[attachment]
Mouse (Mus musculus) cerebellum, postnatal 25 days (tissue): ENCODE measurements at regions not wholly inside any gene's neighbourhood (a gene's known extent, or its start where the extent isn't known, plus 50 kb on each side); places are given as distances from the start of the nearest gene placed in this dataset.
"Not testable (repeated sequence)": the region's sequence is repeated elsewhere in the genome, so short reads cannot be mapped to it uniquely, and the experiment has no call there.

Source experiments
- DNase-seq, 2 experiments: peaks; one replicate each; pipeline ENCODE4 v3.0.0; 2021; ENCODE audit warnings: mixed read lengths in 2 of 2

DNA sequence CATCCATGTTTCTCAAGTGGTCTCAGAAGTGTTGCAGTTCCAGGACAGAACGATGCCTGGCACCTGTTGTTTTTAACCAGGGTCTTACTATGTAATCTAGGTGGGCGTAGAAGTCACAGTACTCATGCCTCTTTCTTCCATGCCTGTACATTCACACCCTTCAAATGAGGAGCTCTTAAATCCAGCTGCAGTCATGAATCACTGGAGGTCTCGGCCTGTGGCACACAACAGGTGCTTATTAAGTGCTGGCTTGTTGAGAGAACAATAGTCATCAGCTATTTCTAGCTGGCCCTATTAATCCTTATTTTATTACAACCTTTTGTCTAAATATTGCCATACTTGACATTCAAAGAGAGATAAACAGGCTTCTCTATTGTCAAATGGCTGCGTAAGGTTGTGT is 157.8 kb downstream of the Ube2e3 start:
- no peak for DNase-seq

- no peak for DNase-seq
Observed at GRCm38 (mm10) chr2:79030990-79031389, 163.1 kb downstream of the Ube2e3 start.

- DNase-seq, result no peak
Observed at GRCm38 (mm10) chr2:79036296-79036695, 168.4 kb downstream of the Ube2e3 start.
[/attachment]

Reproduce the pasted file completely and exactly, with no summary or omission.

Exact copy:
Mouse (Mus musculus) cerebellum, postnatal 25 days (tissue): ENCODE measurements at regions not wholly inside any gene's neighbourhood (a gene's known extent, or its start where the extent isn't known, plus 50 kb on each side); places are given as distances from the start of the nearest gene placed in this dataset.
"Not testable (repeated sequence)": the region's sequence is repeated elsewhere in the genome, so short reads cannot be mapped to it uniquely, and the experiment has no call there.

Source experiments
- DNase-seq, 2 experiments: peaks; one replicate each; pipeline ENCODE4 v3.0.0; 2021; ENCODE audit warnings: mixed read lengths in 2 of 2

DNA sequence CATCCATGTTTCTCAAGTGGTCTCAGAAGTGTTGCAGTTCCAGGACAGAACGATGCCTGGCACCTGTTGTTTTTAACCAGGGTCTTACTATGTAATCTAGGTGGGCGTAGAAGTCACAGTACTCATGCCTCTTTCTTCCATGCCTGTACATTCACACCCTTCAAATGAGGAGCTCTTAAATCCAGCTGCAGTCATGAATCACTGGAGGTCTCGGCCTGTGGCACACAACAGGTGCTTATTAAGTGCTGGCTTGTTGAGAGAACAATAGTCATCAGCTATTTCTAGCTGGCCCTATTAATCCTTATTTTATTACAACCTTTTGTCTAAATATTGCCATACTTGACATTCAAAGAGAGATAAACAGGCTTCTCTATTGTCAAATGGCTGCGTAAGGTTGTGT is 157.8 kb downstream of the Ube2e3 start:
- no peak for DNase-seq

- no peak for DNase-seq
Observed at GRCm38 (mm10) chr2:79030990-79031389, 163.1 kb downstream of the Ube2e3 start.

- DNase-seq, result no peak
Observed at GRCm38 (mm10) chr2:79036296-79036695, 168.4 kb downstream of the Ube2e3 start.